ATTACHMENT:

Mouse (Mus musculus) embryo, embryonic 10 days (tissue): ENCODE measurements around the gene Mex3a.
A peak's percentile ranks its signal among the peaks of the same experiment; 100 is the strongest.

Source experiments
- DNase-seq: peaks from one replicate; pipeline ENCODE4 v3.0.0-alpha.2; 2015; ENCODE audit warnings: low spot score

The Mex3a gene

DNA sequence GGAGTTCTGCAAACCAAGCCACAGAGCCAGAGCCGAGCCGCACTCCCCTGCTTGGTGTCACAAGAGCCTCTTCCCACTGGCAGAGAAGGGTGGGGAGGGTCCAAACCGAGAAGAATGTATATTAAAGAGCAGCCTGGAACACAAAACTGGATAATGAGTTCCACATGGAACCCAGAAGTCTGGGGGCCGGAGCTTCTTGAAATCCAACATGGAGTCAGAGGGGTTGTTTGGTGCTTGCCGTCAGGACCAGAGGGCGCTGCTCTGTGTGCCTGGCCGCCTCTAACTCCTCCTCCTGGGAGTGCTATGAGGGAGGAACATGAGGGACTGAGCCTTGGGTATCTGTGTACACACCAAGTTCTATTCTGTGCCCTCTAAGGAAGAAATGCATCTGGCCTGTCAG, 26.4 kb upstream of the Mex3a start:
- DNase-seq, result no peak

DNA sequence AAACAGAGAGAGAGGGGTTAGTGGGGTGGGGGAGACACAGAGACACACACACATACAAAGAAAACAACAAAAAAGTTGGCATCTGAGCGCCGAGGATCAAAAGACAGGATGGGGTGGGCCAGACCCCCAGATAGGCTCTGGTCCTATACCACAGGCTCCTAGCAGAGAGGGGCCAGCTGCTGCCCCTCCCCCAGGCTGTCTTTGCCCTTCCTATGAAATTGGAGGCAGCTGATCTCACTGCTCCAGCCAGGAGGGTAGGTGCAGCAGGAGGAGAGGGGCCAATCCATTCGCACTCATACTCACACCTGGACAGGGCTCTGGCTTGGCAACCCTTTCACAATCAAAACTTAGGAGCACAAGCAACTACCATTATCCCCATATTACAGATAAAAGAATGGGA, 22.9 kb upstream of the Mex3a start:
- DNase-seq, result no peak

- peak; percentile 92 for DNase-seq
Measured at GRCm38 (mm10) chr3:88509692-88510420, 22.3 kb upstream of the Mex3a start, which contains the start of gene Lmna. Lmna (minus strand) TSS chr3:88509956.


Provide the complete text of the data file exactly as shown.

Mouse (Mus musculus) embryo, embryonic 10 days (tissue): ENCODE measurements around the gene Mex3a.
A peak's percentile ranks its signal among the peaks of the same experiment; 100 is the strongest.

Source experiments
- DNase-seq: peaks from one replicate; pipeline ENCODE4 v3.0.0-alpha.2; 2015; ENCODE audit warnings: low spot score

The Mex3a gene

DNA sequence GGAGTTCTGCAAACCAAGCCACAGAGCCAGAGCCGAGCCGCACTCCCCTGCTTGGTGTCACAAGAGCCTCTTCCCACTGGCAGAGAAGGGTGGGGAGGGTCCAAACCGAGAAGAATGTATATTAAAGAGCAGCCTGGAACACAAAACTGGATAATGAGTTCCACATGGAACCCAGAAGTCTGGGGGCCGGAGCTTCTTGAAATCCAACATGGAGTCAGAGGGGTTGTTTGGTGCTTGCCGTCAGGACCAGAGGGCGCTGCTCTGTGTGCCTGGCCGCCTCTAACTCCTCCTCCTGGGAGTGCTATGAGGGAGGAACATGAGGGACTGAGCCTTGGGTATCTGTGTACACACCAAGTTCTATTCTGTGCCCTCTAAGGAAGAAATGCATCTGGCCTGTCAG, 26.4 kb upstream of the Mex3a start:
- DNase-seq, result no peak

DNA sequence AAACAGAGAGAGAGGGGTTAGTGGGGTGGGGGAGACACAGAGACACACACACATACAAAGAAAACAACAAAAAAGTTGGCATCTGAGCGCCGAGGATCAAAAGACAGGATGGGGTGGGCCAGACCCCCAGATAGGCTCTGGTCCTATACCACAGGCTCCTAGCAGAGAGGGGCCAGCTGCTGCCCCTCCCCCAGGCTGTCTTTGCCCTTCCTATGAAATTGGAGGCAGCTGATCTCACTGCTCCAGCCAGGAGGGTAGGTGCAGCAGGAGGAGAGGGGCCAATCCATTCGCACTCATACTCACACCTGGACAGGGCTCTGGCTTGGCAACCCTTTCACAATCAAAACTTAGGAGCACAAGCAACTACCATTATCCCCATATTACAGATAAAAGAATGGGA, 22.9 kb upstream of the Mex3a start:
- DNase-seq, result no peak

- peak; percentile 92 for DNase-seq
Measured at GRCm38 (mm10) chr3:88509692-88510420, 22.3 kb upstream of the Mex3a start, which contains the start of gene Lmna. Lmna (minus strand) TSS chr3:88509956.